If we want the best we gotta demand it!

BBC programme exposes failings in Probation, encounter with homeless man exposes failings in public response

Napo members opposing privatisation 2014

I did something I haven’t done before, I left the car at home and took the bus and then the train. Cee wanted a lie-in so she didn’t want to drive to the station. I didn’t want to drive to Desk so I took the bus to the train station.

That is the thing about me I am a great resister of things that I think I won’t like and then once I get used to them I don’t want to give them up. I know I am repeating myself but there is something about being carried along rather than carrying yourself along. I can gaze at the sky and not worry about crashing!

I have my little routine once I arrive at the station, get a hot drink, sit down read, write, get the cheap day return at 8 55 am, go through the gate, wait for the train, board train, enjoy the 15 minute journey like a smoker enjoys a fag (us:cigarette), step into Luton and the show begins.

There is something much more about mingling with the crowd of commuters, standing in queues, sitting on platforms than driving by oneself.

Last night I fell asleep before I had to chance to watch the Panorama programme on the failures of a split England and Wales Probation service.

I have never watched the telly from my phone before but I did this morning. The programme focussed on the death of two sons, one a young adult the other a 5-year-old. Both were murdered by men under the supervision of Probation in the former case by one of the 21 private companies managing probation and in the later by the retained public sector National Probation Service.

The programme highlighted that if Probation workers are managing excessive caseloads in some cases over 100 there is not only a risk to the health of the worker but to a member of the public. In the two cases highlighted death was the outcome.

It is difficult to be conclusive as to whether a death could have been prevented though when workers are stretched cases will not be adequately managed and risk of serious harm to others will increase.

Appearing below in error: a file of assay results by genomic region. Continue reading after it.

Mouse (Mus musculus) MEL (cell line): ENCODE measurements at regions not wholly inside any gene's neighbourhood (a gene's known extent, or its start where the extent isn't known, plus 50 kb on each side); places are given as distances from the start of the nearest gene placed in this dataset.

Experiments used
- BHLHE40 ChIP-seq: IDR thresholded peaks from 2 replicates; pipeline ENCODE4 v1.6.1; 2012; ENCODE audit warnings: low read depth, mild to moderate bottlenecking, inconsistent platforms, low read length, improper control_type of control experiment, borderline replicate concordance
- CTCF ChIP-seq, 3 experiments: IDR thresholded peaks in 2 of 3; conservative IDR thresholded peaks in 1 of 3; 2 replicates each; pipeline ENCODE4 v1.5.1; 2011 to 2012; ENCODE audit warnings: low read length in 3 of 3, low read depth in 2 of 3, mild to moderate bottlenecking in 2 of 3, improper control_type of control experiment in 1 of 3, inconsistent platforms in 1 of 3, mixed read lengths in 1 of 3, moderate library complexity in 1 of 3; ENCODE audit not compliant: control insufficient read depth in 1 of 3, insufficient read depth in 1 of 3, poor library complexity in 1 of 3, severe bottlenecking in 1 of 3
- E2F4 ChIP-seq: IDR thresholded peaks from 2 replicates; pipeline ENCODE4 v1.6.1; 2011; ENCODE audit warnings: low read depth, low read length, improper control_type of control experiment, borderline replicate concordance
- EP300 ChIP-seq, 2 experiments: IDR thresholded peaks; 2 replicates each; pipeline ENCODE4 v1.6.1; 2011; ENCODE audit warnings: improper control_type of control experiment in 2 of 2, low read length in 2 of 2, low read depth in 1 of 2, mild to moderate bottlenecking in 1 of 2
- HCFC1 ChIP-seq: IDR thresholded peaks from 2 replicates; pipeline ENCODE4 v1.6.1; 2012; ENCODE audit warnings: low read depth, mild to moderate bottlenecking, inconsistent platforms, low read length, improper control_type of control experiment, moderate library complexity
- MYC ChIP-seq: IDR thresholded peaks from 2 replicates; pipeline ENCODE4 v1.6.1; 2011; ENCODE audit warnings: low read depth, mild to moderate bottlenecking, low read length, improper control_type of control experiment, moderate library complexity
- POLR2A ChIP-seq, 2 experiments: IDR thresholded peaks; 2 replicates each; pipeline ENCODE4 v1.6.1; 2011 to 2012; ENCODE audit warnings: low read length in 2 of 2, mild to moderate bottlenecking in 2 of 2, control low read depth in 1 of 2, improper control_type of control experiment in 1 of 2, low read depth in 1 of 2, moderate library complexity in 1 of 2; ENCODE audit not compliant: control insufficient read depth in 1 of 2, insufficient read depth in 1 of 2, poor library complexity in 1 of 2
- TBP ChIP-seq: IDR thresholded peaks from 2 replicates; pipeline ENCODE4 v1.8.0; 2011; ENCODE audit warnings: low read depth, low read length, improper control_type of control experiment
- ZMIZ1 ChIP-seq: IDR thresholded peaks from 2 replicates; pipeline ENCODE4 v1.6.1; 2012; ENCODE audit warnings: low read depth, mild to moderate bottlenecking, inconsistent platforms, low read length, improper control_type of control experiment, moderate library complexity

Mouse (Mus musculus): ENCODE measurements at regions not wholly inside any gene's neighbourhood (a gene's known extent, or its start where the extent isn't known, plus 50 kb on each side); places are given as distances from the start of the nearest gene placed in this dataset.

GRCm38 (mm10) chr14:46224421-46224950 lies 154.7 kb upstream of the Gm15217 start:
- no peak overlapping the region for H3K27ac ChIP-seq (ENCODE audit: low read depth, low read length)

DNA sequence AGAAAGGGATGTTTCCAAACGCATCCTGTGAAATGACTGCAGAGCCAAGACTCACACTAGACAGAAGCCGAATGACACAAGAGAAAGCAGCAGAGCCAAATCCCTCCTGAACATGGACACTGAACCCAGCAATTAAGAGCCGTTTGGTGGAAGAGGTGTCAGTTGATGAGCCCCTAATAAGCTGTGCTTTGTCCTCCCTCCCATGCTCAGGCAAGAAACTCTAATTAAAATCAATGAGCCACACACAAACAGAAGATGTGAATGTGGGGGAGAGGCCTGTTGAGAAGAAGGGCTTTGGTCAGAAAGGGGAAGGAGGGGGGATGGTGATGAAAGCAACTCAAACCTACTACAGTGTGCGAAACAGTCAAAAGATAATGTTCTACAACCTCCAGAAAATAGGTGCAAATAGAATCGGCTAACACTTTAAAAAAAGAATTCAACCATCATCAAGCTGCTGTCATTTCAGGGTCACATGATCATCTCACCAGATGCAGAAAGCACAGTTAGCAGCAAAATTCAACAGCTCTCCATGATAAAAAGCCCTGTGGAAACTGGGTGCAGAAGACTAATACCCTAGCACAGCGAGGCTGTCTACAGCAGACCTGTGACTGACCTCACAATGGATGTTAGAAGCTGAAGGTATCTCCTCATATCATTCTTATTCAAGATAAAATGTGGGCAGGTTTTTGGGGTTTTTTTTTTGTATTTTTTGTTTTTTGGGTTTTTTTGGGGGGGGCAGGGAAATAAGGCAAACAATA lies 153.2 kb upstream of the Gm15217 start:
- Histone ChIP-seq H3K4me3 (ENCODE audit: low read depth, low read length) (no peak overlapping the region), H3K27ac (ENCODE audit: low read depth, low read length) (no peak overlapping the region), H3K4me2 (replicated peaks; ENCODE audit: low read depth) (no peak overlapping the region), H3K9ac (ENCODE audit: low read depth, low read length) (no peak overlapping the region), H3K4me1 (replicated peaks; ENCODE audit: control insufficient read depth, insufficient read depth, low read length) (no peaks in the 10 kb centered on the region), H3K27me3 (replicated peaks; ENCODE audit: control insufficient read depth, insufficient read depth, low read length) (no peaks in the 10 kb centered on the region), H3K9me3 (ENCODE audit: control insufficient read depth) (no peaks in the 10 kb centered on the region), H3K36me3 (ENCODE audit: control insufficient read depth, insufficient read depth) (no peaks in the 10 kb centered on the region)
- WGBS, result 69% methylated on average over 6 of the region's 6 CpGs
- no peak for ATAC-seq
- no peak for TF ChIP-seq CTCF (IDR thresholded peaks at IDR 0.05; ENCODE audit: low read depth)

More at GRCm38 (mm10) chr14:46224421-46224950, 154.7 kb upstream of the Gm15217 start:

If as a society we want to be adequately protected we need to demand that of our government which will mean that proper funding and efficient systems are in place to do just that.

Outside of Napo, the Probation union, the government own inspectorate Her Majesty’s Inspectorate of Probation (HMIP) is the most critical.

On my trek to the station tonight I noticed one of the young men who beg was badly beaten. There is a sizeable number of young men begging on the streets. I had to stop. I could see that his clothes were stained with dry blood, his eyes were badly bruised with one eye bloodied and shut. His head was bandaged.

I asked him what had happened? He told me he had been attacked by 5 men the night before. An ambulance was called a First Response vehicle attended. He claimed they bandaged the wound though told him he could make his own way to hospital. He said he slept in the station car park and awoke a few hours later. If this was true that he was not taken to the hospital something has gone wrong. He still looked a mess 20 hours later and may well have had a serious head injury. I called 101 the non-emergency number. It kept ringing for 10 , 15 minutes. I reported my concerns and was told it may take a while for anyone to attend. He got impatient and decided to move on, half an hour later I got a call asking where was he. I was on the train and replied that no one came so he moved on as did I.

Maybe the same applies to the emergency services that apply to Probation, under resourced. He may be homeless though as we would say at home, “ He is someone’s child” if he had been found dead this morning would anyone have cared? I believe a number of people would have cared and that is why we need to demand more.

g ( by the way, in regard to my comments on Probation if anyone asks I am doing so in my capacity as an elected member of Napo’s National Executive Committee (NEC))

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